The fuel doesn’t burn in the cylinder. It is injected and leaves the engine during exhaust stoke. In the exhaust pipes, the heat is such that the fuel ignites creating the air flow which energizes the flow around the diffuser and creates downforce.

This technique not only helps downforce but helps cool the engine thanks to relatively cold fuel and air going into the cylinders.

That’s why Newey complained of reliability issues if they are banned from using it.


So they want Redbull to have reliability issues and other team can catch up, right?

I start to feel strange with this sport.


It depends how we define ‘exhaust’.


Well, it seems FIA is dumb when it comes to clearly defining anything actually.

Seems every rule they come up with is hazy and open to arbitrary adherence.

Marcus in Canada

Is the RBR DRS actually better, or is their overall aero (including their hot blown diffuser) so much better than other teams that it allows them to use their DRS at times that others cannot?


”The majority of Red Bull’s advantage is the power of its DRS wing, which can be used in fast corners and gives it a couple of tenths of a second in qualifying over McLaren in particular and also Ferrari.”

This can only be on the exit of fast corners when the downforce is not required, because by this rational then less downforce (and thus less drag) through a fast corer is better, therefore Ferrari and Mclaren should be quicker through fast corners.

There is a theoretical limit to downforce defined by engine power. An f1 car can use as much downforce as it can get. So am i missing something , can someone explain this to me.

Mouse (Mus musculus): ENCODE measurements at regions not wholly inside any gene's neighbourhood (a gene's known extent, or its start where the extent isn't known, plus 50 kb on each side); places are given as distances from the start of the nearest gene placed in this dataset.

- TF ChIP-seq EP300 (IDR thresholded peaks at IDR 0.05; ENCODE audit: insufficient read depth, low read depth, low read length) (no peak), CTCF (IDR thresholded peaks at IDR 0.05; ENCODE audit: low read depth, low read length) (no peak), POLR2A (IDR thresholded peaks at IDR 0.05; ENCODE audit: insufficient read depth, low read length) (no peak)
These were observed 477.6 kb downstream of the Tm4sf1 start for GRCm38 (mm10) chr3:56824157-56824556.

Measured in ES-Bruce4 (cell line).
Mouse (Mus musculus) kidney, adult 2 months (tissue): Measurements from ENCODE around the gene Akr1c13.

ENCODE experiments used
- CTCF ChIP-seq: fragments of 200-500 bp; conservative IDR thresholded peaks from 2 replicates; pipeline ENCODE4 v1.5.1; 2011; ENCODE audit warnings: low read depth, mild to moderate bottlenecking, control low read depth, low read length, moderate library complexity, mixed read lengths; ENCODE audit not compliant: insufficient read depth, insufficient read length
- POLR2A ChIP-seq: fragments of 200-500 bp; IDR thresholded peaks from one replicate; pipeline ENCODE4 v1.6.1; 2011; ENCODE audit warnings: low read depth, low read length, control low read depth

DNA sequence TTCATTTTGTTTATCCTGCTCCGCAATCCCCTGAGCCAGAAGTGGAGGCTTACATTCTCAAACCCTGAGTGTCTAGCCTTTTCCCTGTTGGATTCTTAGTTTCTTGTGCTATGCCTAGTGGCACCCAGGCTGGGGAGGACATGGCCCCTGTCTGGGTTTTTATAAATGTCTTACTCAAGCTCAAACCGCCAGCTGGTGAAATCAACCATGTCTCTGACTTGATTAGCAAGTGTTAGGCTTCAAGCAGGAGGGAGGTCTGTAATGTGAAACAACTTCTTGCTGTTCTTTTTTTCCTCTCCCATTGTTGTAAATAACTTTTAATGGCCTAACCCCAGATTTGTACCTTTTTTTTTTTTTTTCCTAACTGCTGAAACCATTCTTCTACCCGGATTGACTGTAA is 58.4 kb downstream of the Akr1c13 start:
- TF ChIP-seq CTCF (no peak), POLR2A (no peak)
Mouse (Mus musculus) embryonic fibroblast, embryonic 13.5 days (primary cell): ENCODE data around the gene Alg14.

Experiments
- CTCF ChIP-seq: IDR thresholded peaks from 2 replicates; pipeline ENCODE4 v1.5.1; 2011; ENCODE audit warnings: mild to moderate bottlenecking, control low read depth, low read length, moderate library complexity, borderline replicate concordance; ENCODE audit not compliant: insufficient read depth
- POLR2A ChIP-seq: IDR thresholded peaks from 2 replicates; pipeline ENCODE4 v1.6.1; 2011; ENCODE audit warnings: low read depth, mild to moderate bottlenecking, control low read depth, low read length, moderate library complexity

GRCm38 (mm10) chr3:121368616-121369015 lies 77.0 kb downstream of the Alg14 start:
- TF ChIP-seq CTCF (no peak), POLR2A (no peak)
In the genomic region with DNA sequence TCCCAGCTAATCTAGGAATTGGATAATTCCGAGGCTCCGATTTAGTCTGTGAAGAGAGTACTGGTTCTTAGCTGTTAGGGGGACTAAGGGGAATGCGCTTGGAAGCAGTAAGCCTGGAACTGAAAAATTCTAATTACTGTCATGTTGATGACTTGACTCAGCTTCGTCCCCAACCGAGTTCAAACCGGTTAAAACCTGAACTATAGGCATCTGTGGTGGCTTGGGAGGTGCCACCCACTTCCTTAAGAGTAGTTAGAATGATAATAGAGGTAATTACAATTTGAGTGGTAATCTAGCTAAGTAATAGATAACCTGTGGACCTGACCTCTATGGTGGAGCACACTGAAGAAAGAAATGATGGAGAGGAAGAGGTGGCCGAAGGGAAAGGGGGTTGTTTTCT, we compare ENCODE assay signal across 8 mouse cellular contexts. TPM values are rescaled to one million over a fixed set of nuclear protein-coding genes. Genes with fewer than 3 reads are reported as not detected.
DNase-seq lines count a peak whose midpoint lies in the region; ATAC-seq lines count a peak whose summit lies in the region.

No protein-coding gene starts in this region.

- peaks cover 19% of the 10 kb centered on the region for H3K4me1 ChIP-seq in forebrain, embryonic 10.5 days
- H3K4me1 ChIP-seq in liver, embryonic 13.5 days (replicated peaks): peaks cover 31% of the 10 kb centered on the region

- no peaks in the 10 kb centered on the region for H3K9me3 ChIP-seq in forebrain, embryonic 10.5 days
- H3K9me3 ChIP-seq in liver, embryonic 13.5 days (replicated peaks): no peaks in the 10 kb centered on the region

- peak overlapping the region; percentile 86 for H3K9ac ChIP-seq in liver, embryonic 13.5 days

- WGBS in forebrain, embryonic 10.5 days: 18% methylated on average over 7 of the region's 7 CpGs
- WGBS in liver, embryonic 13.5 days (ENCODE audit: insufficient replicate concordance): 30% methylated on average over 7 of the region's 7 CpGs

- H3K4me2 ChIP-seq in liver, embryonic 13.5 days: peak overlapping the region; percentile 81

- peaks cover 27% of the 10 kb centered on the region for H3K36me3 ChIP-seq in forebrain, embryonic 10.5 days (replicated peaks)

I agree that hot blowing should be banned. But why ban cold blowing? It is using the normal exhaust gasses in a convenient to create downforce. While instead the exhaust gasses would be a total waste, they deliver extra power to the car now. It is a bit like recycling. Instead of throwing your waste away, you reuse it to improve the performance of your car. How can this be a bad thing?


…and what color are they required to be?




Exactly! And the mechanics can only consume food up to the limit of 7350 calories per head per race weekend.


Man! I would freakin’ *starve on that!



May be its artificial, but it will definely spice up the second half of the season – with Red Bull loosing their big advantage – and other teams trying to find something new!


To be honest this won’t change anything and as such it wasn’t worth changing. I think it’s a dynamic and interesting technology that is adding something to the racing so let them go for it. As for the cost issue, that’s a dead rubber. The FIA are the ones that change the rules so often that car designs have a very limited shelf life in terms of seasons before a redraw. If it aint broke…